When evaluating a job offer, you might rely on traditional metrics, including salary, vacation time, and equity. But while those are all useful, they might not serve as accurate predictors of how happy the new position will make you.
After all, a lot of high-paying jobs are also miserable experiences. And for some tech pros, even lots of equity won’t balance out a few years of awful work-life balance. In the worst-case scenario, a job with a lot of short-term benefits ends up hindering a career in the long-term, as employees find themselves unable to advance within the corporate ranks or learn new skills that will increase their value on the open market.
With all that in mind, here are some things to look for beyond salary when considering whether to take a new position:
A Clear Career Course
Many companies will have candidates interview with a number of employees. During those chats, make sure to ask your interviewers about their paths at the firm. Have they climbed the ranks? Or does everyone seem stuck roughly where he or she started, despite years of tenure?
Their answers will indicate whether the company believes in advancing employees to ever-greater levels of responsibility. And if current employees seem stuck, beware.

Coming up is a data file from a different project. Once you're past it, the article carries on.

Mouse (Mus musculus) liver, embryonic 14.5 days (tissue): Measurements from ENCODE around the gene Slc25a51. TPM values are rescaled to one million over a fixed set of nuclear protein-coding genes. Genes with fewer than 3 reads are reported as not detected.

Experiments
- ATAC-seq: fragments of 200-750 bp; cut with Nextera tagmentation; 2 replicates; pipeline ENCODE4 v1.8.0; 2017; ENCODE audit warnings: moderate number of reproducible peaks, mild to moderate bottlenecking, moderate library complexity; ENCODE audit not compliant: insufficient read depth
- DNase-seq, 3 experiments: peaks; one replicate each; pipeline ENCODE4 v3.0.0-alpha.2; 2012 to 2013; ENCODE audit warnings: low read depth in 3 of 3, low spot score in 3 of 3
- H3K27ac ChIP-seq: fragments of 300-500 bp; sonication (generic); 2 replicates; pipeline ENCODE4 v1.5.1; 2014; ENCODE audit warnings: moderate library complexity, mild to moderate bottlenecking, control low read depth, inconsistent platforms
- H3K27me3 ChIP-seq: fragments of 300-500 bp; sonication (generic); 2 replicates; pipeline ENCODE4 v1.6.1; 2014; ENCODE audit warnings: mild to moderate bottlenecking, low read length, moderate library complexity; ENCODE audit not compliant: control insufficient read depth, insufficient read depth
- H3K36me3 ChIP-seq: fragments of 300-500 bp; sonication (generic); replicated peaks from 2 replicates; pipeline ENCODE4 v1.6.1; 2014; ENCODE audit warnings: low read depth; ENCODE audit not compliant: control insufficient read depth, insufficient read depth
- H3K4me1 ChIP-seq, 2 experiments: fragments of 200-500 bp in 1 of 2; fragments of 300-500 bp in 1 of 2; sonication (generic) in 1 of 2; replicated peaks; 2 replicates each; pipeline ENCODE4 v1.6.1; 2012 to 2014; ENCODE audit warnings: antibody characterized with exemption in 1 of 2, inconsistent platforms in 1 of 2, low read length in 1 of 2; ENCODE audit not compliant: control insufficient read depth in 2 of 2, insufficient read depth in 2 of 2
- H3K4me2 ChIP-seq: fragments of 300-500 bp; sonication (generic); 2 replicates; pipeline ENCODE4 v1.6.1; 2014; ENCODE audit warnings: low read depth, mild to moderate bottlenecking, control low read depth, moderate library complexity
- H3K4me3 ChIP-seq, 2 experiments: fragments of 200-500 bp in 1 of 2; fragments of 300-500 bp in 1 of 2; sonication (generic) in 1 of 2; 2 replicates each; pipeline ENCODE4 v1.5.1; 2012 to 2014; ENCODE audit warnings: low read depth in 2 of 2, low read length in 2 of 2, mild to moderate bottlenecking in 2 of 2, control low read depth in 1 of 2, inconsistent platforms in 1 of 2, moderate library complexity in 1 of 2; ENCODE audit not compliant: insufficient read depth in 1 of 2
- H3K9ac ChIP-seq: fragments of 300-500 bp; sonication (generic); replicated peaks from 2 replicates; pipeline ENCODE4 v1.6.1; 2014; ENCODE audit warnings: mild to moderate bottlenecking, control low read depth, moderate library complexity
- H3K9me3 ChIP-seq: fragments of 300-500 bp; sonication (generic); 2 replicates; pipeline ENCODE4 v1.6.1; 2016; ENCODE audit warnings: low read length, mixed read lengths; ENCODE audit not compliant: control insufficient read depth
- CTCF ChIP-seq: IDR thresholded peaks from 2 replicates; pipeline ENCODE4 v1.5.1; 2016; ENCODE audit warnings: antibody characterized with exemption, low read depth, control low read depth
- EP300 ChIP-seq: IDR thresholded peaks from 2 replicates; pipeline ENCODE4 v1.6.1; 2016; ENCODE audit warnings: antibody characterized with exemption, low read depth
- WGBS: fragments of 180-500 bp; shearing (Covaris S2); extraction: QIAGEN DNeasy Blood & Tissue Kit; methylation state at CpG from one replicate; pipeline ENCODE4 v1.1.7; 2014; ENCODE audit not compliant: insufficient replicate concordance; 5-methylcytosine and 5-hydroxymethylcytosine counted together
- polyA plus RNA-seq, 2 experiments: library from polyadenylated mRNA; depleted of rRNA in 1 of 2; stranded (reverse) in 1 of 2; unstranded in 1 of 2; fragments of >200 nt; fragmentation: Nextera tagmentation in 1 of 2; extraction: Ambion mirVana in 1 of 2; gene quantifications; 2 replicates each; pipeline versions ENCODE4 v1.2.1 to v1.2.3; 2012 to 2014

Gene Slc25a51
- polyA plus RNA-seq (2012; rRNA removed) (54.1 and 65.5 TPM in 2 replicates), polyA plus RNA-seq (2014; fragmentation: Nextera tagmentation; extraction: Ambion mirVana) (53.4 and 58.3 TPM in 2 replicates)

Jobs benefit tech pros by teaching them new skills. A lot of that learning comes when employees are looped into experienced teams and given interesting projects to work on.
With that in mind, make sure to ask your interviewer about team structures, and how tech pros move from project to project. If you get the impression that employees don’t field new opportunities on a regular basis, treat that as a red flag. You can also ask outright if there are tools in place (such as in-house classes) that enable employees to learn new skills.
If you’re just starting out in tech, take a look at a recent column on FreeCodeCamp by full-stack developer Felix Feng, who diagrammed out some questions to ask employers about technical challenges, team structure, and other key aspects of corporate objectives and culture. The answers to those questions can give you crucial insight into the things you might learn once onboard.
More and more firms are waking up to the idea that tech pros want flexibility in their working lives. Rather than chaining employees to a desk for a set number of hours per day, they’re increasingly open to concepts such as remote work and adjustable hours. Even older, larger companies are jumping on this particular wagon—just take a look at Microsoft, which recently signed a deal with WeWork to allow its employees to work at several flexible spaces in New York City.
If the gig seems particularly inflexible, and the employer doesn’t seem open to a discussion about how to adjust schedules or office space in a way that works for you, that might be a sign that the job isn’t for you (provided, of course, that you’re actually looking for that flexibility).